Karen McCall is a nationally recognized consultant, trainer, and speaker on effective money management and its role in overall financial and emotional stability. She is also founder and owner of the Financial Recovery Institutesm. Karen was recently approached regarding how psychology and consumer attitudes affect our use of credit cards.
Can you elaborate on how psychology and underlying consumer attitudes affect our use of credit cards?
Money behaviors (including use of credit cards) and psychology cannot be separated because money is where our emotions and behaviors connect. Today there are many, many people who are simply not living to their fullest potential because they either can't, don't, or won't make effective money decisions on a daily basis. Most people with money issues are in a fog about money. They need to see their financial lives clearly and embrace a process for making effective money choices.
I've also seen many situations where a person who is depressed or angry uses retail therapy to feel better. Again, this behavior offers short-lived relief, followed by remorse and guilt, which can start the cycle all over again.
What do you find as the psychological difference between using cash as opposed to credit card?
So many people are in a money fog, and using plastic--even debit cards--can be a way to stay in the fog. If you are using cold hard cash there is a lot more connection to your money.
However, simply switching to using cash isn't necessarily the remedy. How many times have you taken $100 from the ATM and had no idea later where it went? The real key is to track the cash you are spending. When I was counseling clients, l had all of them carry cash trackers so they could write down what they were spending their cash on, and without question, all of them found the tracking process helped them begin making clearer financial decisions.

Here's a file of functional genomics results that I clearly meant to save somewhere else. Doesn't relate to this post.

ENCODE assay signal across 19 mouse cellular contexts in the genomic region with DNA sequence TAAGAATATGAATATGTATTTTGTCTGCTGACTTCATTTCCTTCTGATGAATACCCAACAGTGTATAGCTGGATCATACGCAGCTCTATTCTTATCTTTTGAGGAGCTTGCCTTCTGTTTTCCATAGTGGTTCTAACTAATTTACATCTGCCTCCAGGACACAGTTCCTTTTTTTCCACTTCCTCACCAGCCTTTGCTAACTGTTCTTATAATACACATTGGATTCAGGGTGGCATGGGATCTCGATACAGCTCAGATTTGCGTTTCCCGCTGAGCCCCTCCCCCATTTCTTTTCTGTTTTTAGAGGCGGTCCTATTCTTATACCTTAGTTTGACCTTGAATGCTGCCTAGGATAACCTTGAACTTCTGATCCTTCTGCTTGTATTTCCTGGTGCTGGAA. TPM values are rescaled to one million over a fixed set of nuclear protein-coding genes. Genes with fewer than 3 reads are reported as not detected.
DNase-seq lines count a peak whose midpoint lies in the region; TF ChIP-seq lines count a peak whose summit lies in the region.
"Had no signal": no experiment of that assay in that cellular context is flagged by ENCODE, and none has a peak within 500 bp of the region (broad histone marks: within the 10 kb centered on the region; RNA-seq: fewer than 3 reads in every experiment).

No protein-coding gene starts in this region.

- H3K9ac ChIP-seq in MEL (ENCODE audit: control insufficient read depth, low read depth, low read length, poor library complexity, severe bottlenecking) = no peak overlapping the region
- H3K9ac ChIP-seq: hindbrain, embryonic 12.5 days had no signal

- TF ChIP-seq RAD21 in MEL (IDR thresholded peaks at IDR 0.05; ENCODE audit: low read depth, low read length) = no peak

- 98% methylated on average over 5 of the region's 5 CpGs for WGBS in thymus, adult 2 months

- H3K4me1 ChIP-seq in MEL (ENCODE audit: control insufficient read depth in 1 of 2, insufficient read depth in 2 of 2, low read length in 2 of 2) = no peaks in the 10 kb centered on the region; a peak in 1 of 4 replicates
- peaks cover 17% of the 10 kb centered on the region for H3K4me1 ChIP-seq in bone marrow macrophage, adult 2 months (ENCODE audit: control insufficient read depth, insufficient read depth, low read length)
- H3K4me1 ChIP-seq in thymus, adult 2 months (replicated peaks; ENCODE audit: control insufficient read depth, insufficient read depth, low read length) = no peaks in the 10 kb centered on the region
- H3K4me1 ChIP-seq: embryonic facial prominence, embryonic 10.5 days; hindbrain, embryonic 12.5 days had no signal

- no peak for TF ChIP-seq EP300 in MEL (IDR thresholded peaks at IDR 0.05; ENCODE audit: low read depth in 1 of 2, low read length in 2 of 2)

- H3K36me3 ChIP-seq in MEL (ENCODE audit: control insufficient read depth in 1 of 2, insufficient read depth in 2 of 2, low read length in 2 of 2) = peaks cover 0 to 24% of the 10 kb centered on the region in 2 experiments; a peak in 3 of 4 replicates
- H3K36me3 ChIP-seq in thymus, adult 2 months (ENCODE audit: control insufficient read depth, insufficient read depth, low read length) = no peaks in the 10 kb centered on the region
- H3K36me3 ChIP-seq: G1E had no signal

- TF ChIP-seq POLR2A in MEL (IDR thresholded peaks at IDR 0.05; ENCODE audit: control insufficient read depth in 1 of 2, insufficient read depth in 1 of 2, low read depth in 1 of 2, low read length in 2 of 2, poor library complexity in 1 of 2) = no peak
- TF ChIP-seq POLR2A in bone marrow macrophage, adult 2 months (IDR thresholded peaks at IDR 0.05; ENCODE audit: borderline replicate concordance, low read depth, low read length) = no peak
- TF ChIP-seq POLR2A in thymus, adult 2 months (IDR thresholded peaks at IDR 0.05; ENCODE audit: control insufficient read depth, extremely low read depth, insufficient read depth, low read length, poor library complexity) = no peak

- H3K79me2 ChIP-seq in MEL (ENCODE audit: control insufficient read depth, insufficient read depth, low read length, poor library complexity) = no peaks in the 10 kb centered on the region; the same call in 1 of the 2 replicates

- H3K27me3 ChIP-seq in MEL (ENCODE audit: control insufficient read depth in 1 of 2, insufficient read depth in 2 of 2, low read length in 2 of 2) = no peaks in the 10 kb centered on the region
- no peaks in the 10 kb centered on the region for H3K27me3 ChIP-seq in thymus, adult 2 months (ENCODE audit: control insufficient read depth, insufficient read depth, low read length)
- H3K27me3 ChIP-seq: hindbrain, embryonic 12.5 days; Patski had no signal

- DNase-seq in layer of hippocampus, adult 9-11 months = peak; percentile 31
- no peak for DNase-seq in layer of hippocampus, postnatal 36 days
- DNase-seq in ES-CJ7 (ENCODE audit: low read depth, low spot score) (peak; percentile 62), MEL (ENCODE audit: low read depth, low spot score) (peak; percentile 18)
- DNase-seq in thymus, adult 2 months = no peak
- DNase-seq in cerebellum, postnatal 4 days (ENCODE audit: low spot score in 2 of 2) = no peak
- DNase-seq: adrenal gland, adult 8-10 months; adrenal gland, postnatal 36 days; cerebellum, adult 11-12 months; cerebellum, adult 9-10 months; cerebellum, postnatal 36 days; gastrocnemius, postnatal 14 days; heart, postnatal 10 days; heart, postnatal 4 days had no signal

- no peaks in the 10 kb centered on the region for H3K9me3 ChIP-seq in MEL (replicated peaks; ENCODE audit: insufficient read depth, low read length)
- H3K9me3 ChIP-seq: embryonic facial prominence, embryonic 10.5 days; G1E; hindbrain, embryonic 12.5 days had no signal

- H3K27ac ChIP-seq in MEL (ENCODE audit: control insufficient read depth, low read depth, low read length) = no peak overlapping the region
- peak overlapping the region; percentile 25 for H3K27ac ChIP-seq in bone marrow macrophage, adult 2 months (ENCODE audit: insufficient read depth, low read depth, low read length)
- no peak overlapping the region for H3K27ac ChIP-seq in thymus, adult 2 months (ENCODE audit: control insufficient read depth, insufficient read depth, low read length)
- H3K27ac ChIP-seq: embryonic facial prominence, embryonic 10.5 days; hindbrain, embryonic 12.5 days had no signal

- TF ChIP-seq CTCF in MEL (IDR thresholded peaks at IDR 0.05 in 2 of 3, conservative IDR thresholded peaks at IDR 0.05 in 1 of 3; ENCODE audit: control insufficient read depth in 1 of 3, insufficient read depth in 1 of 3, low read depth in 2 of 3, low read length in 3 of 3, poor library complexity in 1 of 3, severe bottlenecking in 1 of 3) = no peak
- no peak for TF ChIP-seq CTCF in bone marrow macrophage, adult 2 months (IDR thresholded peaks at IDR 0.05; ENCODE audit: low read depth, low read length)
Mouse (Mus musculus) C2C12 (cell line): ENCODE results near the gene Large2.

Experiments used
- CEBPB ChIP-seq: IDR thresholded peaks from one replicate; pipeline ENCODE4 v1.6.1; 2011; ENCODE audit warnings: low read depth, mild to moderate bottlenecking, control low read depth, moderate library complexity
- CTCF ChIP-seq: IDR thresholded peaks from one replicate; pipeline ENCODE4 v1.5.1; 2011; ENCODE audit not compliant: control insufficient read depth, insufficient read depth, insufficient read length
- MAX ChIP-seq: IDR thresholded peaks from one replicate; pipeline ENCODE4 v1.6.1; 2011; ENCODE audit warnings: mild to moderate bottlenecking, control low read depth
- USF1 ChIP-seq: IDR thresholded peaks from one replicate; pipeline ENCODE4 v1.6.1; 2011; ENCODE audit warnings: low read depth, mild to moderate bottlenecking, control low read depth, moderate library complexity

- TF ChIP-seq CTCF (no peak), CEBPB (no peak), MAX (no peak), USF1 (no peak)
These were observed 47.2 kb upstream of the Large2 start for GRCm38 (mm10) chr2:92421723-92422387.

Is there anything you would like to add?
What really is important for people who want to overcome their financial challenges is that they approach it from a holistic perspective that integrates the practical, emotional, and spiritual aspects of financial issues. In the financial recovery process clients are supported and empowered to shed self-defeating money behaviors, while developing strong money management skills at the same time. Then they can build lives on a solid financial foundation rather than the shaky foundation that's created when people live in a house of cards, so to speak.
I've been fortunate to have the most satisfying career, first working with individuals and couples from all walks of life to help them transform their relationships with money, and now training Financial Recovery Counselors who do the same. Speaking from my own experience, as someone who was nearly homeless and deeply in debt just a couple of decades ago, I can say without a doubt that when your relationship with money is healthy, the quality of every aspect of your life improves.
I would like to thank Karen for her times and insights. This is a fascinating subject that I think gets very little exposure. I can't help but think that a lot of our nation's credit card debt could be avoided if this topic was addressed more often.